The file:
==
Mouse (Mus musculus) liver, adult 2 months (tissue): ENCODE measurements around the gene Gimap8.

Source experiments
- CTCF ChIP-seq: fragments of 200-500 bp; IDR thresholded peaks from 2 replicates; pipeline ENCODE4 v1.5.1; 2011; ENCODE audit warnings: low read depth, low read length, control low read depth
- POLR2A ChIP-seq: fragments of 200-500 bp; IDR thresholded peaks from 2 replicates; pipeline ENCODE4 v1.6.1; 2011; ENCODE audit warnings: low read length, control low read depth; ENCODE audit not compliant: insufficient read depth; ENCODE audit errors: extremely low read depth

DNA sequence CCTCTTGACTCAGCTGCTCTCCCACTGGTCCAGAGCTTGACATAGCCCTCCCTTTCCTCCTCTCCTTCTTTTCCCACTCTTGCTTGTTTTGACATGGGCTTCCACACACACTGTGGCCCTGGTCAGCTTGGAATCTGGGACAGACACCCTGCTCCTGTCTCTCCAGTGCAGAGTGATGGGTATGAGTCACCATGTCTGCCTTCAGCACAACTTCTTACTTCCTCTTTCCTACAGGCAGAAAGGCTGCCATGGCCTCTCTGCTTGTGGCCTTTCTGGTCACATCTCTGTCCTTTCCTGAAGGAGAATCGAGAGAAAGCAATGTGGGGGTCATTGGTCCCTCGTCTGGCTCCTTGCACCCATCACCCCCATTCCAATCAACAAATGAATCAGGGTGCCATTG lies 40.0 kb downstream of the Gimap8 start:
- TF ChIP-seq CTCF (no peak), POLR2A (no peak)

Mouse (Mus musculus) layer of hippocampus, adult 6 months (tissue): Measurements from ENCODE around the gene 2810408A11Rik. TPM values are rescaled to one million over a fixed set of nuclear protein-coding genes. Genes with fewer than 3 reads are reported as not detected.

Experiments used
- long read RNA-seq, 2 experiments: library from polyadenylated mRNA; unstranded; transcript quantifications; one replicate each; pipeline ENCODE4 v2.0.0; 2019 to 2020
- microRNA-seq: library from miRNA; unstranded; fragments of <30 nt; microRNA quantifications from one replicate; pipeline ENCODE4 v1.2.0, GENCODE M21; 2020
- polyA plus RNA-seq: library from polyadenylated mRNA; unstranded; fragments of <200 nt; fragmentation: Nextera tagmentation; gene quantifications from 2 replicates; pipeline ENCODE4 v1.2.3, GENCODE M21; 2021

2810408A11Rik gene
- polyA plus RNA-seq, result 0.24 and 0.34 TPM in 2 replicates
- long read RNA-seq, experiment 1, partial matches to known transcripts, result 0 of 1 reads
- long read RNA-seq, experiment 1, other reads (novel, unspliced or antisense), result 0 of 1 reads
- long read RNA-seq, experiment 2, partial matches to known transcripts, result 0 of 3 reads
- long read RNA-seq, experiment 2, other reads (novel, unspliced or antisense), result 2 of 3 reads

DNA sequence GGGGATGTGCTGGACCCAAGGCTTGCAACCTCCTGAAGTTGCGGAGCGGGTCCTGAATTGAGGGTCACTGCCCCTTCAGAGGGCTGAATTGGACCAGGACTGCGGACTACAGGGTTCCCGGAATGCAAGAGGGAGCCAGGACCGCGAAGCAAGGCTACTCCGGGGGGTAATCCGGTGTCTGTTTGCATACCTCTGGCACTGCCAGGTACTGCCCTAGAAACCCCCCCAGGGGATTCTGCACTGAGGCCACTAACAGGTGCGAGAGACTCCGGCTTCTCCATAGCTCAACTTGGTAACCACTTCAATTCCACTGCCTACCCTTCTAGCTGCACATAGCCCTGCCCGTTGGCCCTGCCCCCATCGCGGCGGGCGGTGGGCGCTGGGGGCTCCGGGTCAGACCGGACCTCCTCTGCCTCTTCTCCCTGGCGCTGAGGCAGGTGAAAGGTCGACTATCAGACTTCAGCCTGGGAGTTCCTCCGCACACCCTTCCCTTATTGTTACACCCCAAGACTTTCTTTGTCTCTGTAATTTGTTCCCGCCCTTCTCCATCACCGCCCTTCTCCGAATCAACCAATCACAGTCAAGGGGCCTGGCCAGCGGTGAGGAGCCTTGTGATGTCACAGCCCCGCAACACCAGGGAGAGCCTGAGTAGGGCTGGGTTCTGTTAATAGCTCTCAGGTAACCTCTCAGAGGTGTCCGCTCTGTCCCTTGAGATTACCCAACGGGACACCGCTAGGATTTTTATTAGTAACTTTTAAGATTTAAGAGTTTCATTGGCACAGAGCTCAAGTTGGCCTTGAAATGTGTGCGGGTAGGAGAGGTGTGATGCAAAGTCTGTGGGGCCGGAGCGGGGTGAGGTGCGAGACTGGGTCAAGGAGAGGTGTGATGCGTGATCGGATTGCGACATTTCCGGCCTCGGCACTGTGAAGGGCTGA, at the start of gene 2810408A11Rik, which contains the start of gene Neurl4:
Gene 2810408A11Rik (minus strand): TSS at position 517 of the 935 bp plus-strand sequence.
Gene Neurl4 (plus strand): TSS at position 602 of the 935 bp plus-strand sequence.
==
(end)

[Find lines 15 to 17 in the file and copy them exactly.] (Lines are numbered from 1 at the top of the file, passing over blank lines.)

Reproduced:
- long read RNA-seq, experiment 1, other reads (novel, unspliced or antisense), result 0 of 1 reads
- long read RNA-seq, experiment 2, partial matches to known transcripts, result 0 of 3 reads
- long read RNA-seq, experiment 2, other reads (novel, unspliced or antisense), result 2 of 3 reads